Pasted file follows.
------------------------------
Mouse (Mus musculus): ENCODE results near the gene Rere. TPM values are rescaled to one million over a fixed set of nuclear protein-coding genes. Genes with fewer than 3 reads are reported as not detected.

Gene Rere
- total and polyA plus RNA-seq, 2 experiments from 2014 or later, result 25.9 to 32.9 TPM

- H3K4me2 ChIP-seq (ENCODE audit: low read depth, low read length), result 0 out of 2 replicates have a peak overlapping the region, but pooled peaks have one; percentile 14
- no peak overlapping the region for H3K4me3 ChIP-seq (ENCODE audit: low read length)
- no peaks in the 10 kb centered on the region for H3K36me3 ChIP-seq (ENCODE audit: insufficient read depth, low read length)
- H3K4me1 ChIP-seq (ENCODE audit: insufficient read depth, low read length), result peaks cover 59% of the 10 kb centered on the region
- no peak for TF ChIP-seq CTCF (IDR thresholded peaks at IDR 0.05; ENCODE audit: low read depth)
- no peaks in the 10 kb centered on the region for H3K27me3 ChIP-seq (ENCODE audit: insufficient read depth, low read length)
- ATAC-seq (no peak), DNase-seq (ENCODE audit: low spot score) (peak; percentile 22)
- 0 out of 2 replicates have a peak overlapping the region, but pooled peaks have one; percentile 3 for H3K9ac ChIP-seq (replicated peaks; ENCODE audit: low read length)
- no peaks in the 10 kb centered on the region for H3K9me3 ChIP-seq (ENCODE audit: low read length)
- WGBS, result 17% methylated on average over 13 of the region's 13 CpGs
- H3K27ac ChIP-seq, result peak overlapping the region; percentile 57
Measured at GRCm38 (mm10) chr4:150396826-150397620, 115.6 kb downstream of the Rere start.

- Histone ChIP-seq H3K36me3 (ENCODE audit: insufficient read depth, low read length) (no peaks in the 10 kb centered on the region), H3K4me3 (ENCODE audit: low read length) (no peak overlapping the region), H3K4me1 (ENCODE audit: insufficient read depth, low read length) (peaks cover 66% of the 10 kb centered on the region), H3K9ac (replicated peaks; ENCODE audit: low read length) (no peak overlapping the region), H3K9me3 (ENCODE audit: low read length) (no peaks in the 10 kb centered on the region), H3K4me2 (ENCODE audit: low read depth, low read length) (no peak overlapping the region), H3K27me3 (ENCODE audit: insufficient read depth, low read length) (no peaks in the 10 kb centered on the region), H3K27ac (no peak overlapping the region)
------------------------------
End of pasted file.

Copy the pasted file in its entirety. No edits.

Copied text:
Mouse (Mus musculus): ENCODE results near the gene Rere. TPM values are rescaled to one million over a fixed set of nuclear protein-coding genes. Genes with fewer than 3 reads are reported as not detected.

Gene Rere
- total and polyA plus RNA-seq, 2 experiments from 2014 or later, result 25.9 to 32.9 TPM

- H3K4me2 ChIP-seq (ENCODE audit: low read depth, low read length), result 0 out of 2 replicates have a peak overlapping the region, but pooled peaks have one; percentile 14
- no peak overlapping the region for H3K4me3 ChIP-seq (ENCODE audit: low read length)
- no peaks in the 10 kb centered on the region for H3K36me3 ChIP-seq (ENCODE audit: insufficient read depth, low read length)
- H3K4me1 ChIP-seq (ENCODE audit: insufficient read depth, low read length), result peaks cover 59% of the 10 kb centered on the region
- no peak for TF ChIP-seq CTCF (IDR thresholded peaks at IDR 0.05; ENCODE audit: low read depth)
- no peaks in the 10 kb centered on the region for H3K27me3 ChIP-seq (ENCODE audit: insufficient read depth, low read length)
- ATAC-seq (no peak), DNase-seq (ENCODE audit: low spot score) (peak; percentile 22)
- 0 out of 2 replicates have a peak overlapping the region, but pooled peaks have one; percentile 3 for H3K9ac ChIP-seq (replicated peaks; ENCODE audit: low read length)
- no peaks in the 10 kb centered on the region for H3K9me3 ChIP-seq (ENCODE audit: low read length)
- WGBS, result 17% methylated on average over 13 of the region's 13 CpGs
- H3K27ac ChIP-seq, result peak overlapping the region; percentile 57
Measured at GRCm38 (mm10) chr4:150396826-150397620, 115.6 kb downstream of the Rere start.

- Histone ChIP-seq H3K36me3 (ENCODE audit: insufficient read depth, low read length) (no peaks in the 10 kb centered on the region), H3K4me3 (ENCODE audit: low read length) (no peak overlapping the region), H3K4me1 (ENCODE audit: insufficient read depth, low read length) (peaks cover 66% of the 10 kb centered on the region), H3K9ac (replicated peaks; ENCODE audit: low read length) (no peak overlapping the region), H3K9me3 (ENCODE audit: low read length) (no peaks in the 10 kb centered on the region), H3K4me2 (ENCODE audit: low read depth, low read length) (no peak overlapping the region), H3K27me3 (ENCODE audit: insufficient read depth, low read length) (no peaks in the 10 kb centered on the region), H3K27ac (no peak overlapping the region)